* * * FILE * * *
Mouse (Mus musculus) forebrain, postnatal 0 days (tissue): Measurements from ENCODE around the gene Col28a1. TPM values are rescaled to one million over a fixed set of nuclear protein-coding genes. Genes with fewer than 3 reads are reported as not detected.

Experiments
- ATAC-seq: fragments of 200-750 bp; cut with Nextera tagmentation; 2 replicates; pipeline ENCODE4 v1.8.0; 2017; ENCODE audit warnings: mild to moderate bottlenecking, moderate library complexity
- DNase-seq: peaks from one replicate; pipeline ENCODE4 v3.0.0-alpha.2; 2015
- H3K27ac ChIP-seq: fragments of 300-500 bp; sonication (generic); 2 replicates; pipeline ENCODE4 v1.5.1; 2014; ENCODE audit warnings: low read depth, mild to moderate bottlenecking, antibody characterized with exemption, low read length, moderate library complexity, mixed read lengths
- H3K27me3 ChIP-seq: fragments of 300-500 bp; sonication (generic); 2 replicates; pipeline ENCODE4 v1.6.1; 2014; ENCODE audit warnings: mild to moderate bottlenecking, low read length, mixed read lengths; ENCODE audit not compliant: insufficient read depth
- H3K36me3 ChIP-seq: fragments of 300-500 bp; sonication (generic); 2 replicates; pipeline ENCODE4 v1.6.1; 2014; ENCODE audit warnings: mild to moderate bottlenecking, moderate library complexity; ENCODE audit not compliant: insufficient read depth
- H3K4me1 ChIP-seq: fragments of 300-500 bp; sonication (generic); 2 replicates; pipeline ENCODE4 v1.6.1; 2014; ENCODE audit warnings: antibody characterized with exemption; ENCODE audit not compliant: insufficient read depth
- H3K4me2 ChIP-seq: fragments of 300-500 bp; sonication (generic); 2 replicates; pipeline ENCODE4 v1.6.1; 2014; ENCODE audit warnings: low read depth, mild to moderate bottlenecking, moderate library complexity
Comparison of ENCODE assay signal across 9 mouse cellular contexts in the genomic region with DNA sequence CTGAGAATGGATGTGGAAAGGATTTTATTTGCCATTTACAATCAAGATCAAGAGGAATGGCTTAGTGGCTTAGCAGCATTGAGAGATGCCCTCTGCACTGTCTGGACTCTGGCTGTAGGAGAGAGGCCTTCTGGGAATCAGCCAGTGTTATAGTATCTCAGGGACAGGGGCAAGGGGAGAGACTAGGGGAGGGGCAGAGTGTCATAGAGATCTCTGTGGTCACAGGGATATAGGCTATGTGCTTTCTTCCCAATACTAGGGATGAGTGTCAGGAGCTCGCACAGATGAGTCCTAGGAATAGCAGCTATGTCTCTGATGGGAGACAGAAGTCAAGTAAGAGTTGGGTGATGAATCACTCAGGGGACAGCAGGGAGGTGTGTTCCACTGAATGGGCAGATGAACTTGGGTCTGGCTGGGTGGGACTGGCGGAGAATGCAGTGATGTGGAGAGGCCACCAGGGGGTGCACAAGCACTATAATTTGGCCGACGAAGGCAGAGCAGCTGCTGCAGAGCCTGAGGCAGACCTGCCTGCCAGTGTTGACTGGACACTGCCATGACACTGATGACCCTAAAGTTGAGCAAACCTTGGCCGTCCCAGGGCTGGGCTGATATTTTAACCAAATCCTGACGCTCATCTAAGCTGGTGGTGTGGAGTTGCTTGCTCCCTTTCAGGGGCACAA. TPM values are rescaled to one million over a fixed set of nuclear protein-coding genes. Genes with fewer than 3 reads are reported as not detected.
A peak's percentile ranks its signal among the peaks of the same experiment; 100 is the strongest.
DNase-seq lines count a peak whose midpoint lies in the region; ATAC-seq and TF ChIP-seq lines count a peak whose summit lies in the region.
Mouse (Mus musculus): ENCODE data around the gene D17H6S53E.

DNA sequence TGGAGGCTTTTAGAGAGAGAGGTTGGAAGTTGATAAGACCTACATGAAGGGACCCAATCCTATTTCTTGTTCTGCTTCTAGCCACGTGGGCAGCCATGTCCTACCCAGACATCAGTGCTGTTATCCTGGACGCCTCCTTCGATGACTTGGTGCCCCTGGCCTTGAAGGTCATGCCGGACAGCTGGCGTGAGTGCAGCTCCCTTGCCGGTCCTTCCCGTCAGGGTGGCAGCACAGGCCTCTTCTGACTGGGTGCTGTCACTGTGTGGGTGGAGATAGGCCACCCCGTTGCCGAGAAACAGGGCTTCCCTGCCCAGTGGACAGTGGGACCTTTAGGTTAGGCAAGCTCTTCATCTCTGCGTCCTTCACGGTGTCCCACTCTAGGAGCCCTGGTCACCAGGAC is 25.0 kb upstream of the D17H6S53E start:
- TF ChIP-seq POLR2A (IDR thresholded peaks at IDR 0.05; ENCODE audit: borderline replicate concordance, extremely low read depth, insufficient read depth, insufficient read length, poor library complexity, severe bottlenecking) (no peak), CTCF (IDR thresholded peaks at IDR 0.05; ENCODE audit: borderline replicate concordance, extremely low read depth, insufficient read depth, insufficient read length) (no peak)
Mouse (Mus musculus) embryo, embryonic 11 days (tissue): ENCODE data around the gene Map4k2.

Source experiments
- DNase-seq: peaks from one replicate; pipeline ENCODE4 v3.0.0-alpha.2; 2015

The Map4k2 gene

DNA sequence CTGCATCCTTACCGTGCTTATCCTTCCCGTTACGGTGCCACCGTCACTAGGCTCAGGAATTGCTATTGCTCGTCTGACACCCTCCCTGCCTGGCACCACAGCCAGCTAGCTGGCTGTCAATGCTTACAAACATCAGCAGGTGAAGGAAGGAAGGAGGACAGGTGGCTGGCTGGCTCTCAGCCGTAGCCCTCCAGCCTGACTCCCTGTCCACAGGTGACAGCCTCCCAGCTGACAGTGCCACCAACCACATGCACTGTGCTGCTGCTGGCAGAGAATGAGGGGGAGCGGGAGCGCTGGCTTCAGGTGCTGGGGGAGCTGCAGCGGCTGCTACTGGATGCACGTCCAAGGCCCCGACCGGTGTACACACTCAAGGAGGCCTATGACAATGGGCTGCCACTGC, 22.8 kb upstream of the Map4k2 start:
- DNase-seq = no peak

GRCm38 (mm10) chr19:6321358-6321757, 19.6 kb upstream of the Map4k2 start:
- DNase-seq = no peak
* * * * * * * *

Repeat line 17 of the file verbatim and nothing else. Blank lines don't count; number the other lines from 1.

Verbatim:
Source experiments